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NEXT MONDAY IN NYC: Avery and Maltese Tribute

Looney Tribute

I was bummed that I missed the centennial tribute to Tex Avery and Michael Maltese that was presented in LA last March, but I just learned that the Academy of Motion Picture Arts & Sciences is repeating the program in NYC next Monday, May 5. Even better, John Canemaker, who wrote Tex Avery: The MGM Years, is hosting the East Coast event. Cartoons on the schedule include A Wild Hare, You Ought To Be in Pictures, Little Rural Riding Hood, For Scent-imental Reasons, What’s Opera, Doc?, and The Legend of Rockabye Point.

General admission is $5, and students pay $3. In other words, there’s no reason to miss out seeing these amazing theatrical shorts on the bigscreen. Tickets may be reserved by calling 1-888-778-7575. Remaining tickets may be purchased in person the night of the event. The Academy Theater is located at 111 East 59th Street. For additional details, see the Academy website.

  • thanks amid, looks like a treat.

  • Keith Paynter

    I am so living in the wrong geographical location. A fantastic program! Anybody willing to take on a Canadian, eh?

  • I’m definitely gonna try & make it to this event. It always feels like I’m missing out with all these great events happenening on the West Coast, but this time the ball’s in my court!

  • Lisa

    If you go, I would love to hear about it. Michael Maltese was my grandfather. We went to the one In Los Angeles. What a treat for my whole family (his daughter, granddaugher and great granddaughter). Can’t wait to hear how this one is. Thanks for blogging about it. Lisa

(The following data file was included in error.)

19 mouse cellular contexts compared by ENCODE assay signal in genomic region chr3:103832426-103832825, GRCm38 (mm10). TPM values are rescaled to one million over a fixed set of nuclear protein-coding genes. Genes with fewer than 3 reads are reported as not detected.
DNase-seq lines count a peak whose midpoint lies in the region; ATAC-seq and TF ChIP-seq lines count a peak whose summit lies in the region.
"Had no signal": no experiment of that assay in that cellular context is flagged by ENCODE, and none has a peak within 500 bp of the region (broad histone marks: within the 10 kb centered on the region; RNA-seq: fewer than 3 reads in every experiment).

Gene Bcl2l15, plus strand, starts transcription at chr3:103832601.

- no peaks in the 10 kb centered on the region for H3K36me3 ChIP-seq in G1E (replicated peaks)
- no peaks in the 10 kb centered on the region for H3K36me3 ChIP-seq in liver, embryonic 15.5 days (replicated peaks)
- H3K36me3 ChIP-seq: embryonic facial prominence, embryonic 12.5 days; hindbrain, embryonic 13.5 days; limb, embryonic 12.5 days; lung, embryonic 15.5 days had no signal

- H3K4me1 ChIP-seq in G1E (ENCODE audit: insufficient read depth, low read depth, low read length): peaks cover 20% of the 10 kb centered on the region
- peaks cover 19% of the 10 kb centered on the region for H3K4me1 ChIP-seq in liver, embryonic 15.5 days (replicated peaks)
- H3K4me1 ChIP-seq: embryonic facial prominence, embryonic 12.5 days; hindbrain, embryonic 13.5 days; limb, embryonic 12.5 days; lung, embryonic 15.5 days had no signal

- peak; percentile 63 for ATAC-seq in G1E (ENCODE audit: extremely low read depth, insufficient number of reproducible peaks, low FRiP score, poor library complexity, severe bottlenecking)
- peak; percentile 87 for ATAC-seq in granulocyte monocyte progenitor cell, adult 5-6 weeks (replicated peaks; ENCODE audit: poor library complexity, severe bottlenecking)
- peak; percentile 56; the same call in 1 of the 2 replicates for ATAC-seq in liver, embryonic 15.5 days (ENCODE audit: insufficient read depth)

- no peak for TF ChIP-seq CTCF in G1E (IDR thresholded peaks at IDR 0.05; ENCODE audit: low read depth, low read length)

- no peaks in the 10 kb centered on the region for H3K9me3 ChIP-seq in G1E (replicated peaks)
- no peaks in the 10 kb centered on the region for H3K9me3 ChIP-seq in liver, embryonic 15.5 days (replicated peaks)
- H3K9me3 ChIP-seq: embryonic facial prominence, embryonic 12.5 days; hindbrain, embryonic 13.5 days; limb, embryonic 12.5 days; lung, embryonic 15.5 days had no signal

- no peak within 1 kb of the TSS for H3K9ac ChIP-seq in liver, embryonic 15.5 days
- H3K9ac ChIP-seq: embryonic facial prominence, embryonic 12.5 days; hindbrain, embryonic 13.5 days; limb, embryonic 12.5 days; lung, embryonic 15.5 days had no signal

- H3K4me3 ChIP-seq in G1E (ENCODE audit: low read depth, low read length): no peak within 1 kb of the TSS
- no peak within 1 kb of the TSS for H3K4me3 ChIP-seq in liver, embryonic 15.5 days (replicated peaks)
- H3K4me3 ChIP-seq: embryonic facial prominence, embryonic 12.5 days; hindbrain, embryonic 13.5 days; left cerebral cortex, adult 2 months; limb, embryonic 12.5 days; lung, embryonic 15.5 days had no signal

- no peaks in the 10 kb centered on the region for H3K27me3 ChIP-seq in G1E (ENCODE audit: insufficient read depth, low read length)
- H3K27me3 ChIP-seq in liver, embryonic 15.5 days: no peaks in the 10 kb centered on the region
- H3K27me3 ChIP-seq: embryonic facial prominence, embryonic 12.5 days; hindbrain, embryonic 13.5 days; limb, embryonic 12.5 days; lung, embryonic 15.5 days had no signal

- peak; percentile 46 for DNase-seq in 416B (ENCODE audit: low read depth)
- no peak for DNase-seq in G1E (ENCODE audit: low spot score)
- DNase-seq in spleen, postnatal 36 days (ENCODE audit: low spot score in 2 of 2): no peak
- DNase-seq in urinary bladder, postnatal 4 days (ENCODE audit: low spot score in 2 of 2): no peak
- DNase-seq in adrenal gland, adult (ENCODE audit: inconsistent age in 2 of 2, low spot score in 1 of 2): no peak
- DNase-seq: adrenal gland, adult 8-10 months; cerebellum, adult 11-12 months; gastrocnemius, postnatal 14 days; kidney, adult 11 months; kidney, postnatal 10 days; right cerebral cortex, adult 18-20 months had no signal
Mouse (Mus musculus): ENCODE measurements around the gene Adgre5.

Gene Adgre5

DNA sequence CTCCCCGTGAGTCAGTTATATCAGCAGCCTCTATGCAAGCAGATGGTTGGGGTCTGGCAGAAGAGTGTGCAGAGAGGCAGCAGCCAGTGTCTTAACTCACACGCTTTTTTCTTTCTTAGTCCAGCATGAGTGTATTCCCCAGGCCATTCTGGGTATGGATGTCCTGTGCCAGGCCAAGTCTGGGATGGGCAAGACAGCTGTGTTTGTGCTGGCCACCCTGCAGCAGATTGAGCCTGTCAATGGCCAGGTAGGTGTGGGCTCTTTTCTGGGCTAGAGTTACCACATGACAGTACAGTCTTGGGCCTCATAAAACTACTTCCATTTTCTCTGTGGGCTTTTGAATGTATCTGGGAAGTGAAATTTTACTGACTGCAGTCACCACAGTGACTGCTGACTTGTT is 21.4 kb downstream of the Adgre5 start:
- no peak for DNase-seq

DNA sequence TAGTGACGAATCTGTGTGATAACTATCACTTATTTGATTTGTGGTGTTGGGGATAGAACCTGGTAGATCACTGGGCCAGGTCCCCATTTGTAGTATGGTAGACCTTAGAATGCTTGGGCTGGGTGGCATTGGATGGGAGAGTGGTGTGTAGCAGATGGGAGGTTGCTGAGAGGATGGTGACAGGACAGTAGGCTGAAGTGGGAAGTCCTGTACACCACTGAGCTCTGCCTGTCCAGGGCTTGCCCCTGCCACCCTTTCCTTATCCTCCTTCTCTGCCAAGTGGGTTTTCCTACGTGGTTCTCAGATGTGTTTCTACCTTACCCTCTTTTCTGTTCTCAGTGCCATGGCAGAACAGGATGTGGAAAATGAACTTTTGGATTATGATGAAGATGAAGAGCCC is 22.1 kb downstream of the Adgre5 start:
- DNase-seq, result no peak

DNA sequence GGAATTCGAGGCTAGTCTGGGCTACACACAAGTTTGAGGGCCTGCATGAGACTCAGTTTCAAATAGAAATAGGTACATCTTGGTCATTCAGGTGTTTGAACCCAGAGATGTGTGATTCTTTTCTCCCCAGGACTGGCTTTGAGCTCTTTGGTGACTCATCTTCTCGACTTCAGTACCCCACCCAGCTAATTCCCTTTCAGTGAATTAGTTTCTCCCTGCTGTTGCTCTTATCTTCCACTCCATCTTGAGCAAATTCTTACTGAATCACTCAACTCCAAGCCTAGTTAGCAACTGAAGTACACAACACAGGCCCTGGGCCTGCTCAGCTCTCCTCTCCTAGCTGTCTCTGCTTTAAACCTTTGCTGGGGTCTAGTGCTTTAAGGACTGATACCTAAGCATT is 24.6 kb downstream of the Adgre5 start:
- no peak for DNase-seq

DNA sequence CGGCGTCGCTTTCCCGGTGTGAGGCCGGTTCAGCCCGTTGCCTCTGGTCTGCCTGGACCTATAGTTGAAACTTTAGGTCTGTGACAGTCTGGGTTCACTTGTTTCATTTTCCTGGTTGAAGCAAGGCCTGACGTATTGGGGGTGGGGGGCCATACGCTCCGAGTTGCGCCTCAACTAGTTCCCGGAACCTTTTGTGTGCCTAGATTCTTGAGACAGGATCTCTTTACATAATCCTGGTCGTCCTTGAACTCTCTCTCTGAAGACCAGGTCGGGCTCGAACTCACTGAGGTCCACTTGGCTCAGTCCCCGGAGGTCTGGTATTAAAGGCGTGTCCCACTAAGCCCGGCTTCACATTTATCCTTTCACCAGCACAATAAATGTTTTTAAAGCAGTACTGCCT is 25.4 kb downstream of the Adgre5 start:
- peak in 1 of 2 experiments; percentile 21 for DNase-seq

• Allthough I’m also living in the wayy wrong geographical location we’ve been treated quite recently with some animation goodness. Firstly there were several screenings of Tex Avery’s work in the National Audiovisual Archive of Finland. It was great to finally see Dumb-Hounded from the silver screen (ok, the print wasn’t from yesterday).

    Secondly, it was a wish come true when they eventually held the Pixar exhibition here too with some Wall-E material included as well. When I read about the exhibition held at MoMa couple of years ago, I didn’t hold my breath that we’d see it here.

  • To see “What’s Opera, Doc?” on a big screen alone is worth the price of admission!

  • Destin

    The one in LA was great! I’m glad New Yorkers have a chance to catch it too. Seeing those cartoons on the big screen with an audience who both respected them and LAUGHED at them was a real treat. I didn’t know quite what to expect going in, but 12 full cartoons, audio interview snippets, and a panel discussion afterwards made for quite a special evening.

    The only two slight disappointments were What’s Opera, Doc seeming slightly smaller and lower-quality than the others, like it was sourced from a DVD instead of film–and the panel discussion, which while often interesting, moved slowly and was dominated by Stan Freberg telling the same stories he’s told multiple times already on the Golden Collection DVDs. Yes, we know Pete Puma was popular and Mel Blanc was the only voice actor who got screen credit. The question was, “What do you remember about working with Mike Maltese and Tex Avery?”